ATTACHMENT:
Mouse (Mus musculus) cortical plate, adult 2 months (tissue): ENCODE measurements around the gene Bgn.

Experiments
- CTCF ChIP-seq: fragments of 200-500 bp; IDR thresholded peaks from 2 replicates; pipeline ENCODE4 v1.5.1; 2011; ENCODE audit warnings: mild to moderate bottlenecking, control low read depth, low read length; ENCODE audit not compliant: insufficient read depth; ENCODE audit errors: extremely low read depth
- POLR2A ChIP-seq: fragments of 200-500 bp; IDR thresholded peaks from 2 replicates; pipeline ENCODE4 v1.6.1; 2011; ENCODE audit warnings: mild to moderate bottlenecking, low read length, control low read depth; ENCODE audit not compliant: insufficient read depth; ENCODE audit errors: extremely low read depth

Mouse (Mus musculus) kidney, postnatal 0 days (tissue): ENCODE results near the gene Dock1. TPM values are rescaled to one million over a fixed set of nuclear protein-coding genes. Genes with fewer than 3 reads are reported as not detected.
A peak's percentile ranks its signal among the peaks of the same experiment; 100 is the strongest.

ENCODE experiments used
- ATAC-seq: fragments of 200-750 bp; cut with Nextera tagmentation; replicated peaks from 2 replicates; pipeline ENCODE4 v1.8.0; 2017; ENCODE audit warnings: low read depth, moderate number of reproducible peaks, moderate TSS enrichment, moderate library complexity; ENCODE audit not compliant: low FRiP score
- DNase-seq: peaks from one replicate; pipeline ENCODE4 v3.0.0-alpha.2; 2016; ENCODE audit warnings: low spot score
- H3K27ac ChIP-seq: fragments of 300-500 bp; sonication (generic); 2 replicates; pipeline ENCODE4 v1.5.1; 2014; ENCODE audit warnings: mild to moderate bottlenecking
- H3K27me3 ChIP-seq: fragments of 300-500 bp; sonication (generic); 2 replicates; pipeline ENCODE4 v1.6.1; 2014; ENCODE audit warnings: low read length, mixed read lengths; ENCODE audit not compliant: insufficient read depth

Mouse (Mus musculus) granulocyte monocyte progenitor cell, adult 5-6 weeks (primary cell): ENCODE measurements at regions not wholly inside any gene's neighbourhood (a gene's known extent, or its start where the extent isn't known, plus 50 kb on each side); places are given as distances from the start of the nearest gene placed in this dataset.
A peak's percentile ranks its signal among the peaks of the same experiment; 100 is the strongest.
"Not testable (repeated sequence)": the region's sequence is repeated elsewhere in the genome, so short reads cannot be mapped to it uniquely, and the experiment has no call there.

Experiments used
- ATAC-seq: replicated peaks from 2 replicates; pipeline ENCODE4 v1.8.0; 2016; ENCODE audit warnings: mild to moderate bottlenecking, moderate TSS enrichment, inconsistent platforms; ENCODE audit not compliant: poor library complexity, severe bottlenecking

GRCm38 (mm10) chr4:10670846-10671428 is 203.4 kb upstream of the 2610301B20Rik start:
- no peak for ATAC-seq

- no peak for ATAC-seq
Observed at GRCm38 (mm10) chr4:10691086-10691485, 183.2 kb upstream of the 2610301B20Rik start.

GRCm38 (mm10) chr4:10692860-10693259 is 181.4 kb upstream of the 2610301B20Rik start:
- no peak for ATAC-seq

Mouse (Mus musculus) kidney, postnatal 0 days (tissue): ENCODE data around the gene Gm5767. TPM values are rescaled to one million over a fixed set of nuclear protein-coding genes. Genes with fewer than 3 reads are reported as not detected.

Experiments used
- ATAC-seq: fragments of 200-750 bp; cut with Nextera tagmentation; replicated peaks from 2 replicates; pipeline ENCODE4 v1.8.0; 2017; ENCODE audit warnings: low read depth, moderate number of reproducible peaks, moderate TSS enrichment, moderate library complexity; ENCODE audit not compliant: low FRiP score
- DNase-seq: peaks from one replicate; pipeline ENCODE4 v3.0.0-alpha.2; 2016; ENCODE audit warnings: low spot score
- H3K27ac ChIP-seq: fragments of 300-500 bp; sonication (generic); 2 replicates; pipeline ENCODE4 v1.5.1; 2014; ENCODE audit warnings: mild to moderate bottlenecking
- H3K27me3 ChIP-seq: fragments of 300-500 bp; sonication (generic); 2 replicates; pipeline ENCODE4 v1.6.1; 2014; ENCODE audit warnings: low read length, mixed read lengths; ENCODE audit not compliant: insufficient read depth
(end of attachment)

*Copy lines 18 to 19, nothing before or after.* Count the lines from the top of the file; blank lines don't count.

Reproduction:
- no peak for ATAC-seq

- no peak for ATAC-seq